5. Age Groupers Chasing Notable NAGs

Though most of the top age group swimmers usually choose to attend Winter Juniors a week later, a handful of the top junior talents will swim with the big dogs this week. And several could be in the hunt for National Age Group records.

16-year-old Dare Rose is within a second of the 15-16 NAG for the 400 free, set by Larsen Jensen in 2002. He dropped from 3:57 down to 3:51.41 last summer, and only needs to get to 3:50.68 to match Jensen’s record. He’s also only about a second off the 200 free NAG.

15-year-old Torri Huske is seeded 6th in the 50 free, and only about six tenths off the 15-16 NAG set by top-seeded Simone Manuel. Huske has been on a tear, cutting from 26.7 to 25.4 last season. The NAG stands at 24.80 and Huske still has over a year to break it.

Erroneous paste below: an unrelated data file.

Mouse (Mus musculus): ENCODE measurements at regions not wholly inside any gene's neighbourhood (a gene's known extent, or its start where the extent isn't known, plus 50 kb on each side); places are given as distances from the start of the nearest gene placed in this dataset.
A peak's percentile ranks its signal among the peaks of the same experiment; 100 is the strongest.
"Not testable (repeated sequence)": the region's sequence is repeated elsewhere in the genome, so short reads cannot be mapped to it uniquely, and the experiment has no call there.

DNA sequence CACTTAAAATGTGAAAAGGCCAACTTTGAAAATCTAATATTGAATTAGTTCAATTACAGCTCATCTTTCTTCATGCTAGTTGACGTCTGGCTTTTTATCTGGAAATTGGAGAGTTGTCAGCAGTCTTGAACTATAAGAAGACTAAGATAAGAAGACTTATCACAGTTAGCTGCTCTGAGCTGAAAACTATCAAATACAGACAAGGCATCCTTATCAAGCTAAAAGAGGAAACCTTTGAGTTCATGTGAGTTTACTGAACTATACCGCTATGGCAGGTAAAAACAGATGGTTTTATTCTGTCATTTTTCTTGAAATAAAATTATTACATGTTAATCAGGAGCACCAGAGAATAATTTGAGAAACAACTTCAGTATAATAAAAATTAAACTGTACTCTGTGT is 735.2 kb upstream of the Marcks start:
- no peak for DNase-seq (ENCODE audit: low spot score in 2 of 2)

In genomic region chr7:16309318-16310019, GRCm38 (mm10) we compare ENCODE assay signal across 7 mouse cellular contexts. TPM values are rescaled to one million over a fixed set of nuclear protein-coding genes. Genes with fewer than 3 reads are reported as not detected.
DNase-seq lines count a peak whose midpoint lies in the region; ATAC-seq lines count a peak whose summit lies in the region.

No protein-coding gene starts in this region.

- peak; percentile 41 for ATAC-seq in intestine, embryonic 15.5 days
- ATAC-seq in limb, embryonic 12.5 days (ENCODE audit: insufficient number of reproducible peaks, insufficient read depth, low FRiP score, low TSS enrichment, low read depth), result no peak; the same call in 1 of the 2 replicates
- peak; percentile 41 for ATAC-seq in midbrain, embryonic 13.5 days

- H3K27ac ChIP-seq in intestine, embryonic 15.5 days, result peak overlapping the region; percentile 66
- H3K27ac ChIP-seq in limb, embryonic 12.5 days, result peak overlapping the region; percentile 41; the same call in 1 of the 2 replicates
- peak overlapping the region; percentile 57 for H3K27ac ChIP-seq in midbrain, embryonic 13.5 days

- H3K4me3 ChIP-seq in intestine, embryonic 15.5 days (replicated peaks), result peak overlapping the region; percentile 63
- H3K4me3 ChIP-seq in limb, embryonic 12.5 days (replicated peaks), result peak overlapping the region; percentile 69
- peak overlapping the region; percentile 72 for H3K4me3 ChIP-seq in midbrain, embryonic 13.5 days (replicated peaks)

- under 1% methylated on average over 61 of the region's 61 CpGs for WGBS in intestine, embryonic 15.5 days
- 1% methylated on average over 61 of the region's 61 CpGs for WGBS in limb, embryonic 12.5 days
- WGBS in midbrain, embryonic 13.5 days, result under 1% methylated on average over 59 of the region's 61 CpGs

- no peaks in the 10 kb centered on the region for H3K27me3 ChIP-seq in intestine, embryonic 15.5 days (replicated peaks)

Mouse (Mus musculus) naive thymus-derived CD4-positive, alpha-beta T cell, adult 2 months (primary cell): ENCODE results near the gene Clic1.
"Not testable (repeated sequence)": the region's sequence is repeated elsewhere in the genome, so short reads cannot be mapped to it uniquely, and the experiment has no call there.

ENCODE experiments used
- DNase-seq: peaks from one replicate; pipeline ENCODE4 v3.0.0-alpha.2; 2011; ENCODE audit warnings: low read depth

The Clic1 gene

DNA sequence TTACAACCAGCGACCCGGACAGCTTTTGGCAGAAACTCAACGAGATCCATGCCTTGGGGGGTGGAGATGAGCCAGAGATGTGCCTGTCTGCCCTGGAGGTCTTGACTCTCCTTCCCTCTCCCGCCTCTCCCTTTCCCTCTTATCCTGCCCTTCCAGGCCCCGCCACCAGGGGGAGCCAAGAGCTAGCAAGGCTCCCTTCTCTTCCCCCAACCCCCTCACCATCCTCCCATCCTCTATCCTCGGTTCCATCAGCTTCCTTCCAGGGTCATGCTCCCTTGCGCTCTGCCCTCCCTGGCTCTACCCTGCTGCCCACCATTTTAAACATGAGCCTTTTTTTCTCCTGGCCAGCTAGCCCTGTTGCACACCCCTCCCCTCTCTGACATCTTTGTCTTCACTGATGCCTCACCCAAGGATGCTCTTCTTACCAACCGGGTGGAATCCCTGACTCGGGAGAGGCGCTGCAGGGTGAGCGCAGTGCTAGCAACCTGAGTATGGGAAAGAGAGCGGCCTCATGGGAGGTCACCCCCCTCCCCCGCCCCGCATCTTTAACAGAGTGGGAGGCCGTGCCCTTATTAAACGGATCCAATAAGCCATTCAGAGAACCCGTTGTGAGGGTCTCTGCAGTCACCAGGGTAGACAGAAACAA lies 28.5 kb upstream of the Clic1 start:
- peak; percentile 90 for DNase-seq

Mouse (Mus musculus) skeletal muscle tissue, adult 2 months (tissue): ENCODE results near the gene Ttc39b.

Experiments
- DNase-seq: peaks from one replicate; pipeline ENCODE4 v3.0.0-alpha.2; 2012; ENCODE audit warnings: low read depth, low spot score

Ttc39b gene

17-year-old Destin Lasco is only seven tenths away from Caeleb Dressel’s 17-18 NAG in the 100 free. Lasco was 49.40 last summer (dropping about a second from a year prior) and Dressel’s NAG is 48.78.

Olivia Bray17, is just over a second off the 17-18 100 fly NAG. 17-year-old Emily Weiss is the second seed in the 100 breast and just under two seconds off a NAG. Regan Smith just set 15-16 NAG and World Junior records in the 100 back over the summer, but 16-year-old Phoebe Bacon has a shot at both in the 100 back, where she’s the third seed (59.12) and just three tenths off Smith’s record of 58.83.

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1 year ago

It’s a great testament to the collegiate system and it’s ability to develop talent that the best American 17-18 100 freestyle ever is “only” 48.78 but the US continues to field world class 100 freestylers at senior professional level.

Reply to  Togger
1 year ago